Although it’s only Wednesday, it has been quite a busy week already as lawmakers from both political parties begin to work in earnest on the reauthorization of the Elementary and Secondary Education Act (ESEA). Due for an update since 2007, the law more commonly known as No Child Left Behind (NCLB) oversees most federal K-12 education programs and provides supplemental funding for schools and districts throughout the country.
U.S. Secretary of Education Arne Duncan kicked things off on Monday— the 50th anniversary of the law no less— with an address outlining the Obama Administration’s priorities for reauthorizing the nation’s primary K-12 education legislation. “I believe we can work together – Democrats and Republicans – to move beyond the tired, prescriptive No Child Left Behind law. I believe we can replace it with a law that recognizes that schools need more support – more money – than they receive today,” Duncan said. Further into his remarks, he revealed that the Obama Administration plans to request an additional $1 billion in Title I funding in its annual budget request expected to be released in early February.
After calling NCLB “out-of-date”, “tired”, and “prescriptive”, the Secretary went on to call for a strong federal role in annual testing and accountability— main elements of the current law and core principles undergirding the Administration’s ESEA state flexibility waivers to date. “Having accurate information about student performance, maintaining high standards, supporting teachers and school leaders, preventing students from dropping out and dismantling the school-to-prison pipeline must be our top priorities” he said during his appearance.
Congress Sets Its Sights on ESEA
A newly empowered Republican Congress has already begun to draft proposals to renew ESEA. Late last night, Chairman Lamar Alexander (R-TN) of the Senate Health, Education, Labor and Pensions (HELP) Committee released a discussion draft for the reauthorization of the law. The proposal would significantly reduce the federal role in K-12 education and increase state and local flexibility for using funds derived from the legislation.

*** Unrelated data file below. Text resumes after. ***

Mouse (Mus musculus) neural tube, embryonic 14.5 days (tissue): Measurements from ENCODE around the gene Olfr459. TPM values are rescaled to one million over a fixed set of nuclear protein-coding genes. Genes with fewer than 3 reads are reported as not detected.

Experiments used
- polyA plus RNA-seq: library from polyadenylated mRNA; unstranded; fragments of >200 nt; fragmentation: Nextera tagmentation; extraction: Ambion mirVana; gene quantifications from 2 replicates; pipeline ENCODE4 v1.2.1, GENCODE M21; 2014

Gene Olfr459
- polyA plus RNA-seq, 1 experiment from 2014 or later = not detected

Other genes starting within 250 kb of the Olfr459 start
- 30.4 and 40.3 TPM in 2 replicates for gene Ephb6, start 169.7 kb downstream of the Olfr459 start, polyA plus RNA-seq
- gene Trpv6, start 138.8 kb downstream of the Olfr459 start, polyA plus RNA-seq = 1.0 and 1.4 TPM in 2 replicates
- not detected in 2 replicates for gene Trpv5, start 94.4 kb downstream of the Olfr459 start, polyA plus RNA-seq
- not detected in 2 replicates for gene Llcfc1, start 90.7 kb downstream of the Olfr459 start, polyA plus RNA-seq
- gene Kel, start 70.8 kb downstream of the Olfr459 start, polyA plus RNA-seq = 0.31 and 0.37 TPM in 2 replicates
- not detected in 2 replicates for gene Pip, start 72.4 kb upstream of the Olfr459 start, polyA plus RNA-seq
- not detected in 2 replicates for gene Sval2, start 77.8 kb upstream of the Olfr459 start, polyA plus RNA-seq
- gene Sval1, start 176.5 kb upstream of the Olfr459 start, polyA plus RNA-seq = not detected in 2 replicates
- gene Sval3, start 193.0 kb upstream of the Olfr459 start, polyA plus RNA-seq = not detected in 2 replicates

“No Child Left Behind has become unworkable—and fixing this law, which expired over seven years ago, will be the first item on the agenda for the Senate education committee,” Alexander said. “I look forward to input from all sides on this proposal as we move forward with a bipartisan process that will keep the best portions of the law, while restoring responsibility to states and local communities and ensuring that all 50 million students in our nation’s 100,000 public schools can succeed.” The Chairman has asked for input from the public on this discussion draft by Monday, February 2nd which should be sent to: [email protected]
In addition to the draft’s release, the Chairman also announced the first ESEA hearing of the year which is set to take place on Wednesday, January 21st titled “Fixing No Child Left Behind: Testing and Accountability.”
Ranking Member of the HELP Committee, Senator Patty Murray (D-WA) also laid out her principles for reauthorization in a floor speech this week in response to the draft proposal. Those remarks can be viewed here.
Over in the House, the Chairman of the Education and the Workforce (HEW) Committee, John Kline (R-MN), is also expected to release a draft proposal relatively soon. Next week he will be outlining his priorities for education reform at the American Enterprise Institute. Find more information on that here.
Where To From Here?
As we look to the rest of 2015, one thing remains clear— both Chambers of Congress, as well as the Administration, appear willing to reauthorize ESEA. The law’s renewal will be a central issue in the coming months and will likely be the primary topic for both Committees for many more to come. As that process unfolds, both parties will continue to stake out areas of priority while seeking common ground elsewhere.
Nevertheless, the key ingredient to the passage of a new ESEA will be President Obama’s signature. As lawmakers in Congress haggle over the finer details of a future ESEA bill, the issues of greatest importance to the Administration— access to quality performance data, rigorous standards, and adequate resources for schools and districts among many others— will continue to be recurring elements in the coming debate.
Steve Voytek, Government Relations Manager